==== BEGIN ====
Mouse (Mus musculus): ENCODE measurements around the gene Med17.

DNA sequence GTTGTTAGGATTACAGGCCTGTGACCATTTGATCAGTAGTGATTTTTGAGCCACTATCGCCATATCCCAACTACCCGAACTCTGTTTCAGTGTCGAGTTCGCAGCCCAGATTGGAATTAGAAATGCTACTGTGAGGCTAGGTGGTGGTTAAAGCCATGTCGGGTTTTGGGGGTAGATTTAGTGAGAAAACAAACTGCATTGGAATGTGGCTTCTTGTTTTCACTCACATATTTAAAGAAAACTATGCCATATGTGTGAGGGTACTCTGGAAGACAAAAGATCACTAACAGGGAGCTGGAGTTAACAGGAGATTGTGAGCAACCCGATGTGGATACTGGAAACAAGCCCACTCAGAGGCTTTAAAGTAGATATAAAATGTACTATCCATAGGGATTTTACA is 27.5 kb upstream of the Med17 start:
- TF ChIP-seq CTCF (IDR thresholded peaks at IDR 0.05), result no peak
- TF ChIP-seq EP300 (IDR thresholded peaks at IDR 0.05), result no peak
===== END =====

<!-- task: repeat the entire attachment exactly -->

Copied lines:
Mouse (Mus musculus): ENCODE measurements around the gene Med17.

DNA sequence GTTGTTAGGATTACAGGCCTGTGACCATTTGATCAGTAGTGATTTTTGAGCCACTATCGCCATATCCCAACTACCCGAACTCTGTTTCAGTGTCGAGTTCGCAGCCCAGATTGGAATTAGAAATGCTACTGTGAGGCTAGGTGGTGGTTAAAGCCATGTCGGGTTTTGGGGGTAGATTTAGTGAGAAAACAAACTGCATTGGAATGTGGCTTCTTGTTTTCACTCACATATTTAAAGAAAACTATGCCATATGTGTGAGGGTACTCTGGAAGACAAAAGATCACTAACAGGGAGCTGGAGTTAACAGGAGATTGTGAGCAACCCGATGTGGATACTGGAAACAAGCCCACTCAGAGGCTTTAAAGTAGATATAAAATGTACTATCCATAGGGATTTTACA is 27.5 kb upstream of the Med17 start:
- TF ChIP-seq CTCF (IDR thresholded peaks at IDR 0.05), result no peak
- TF ChIP-seq EP300 (IDR thresholded peaks at IDR 0.05), result no peak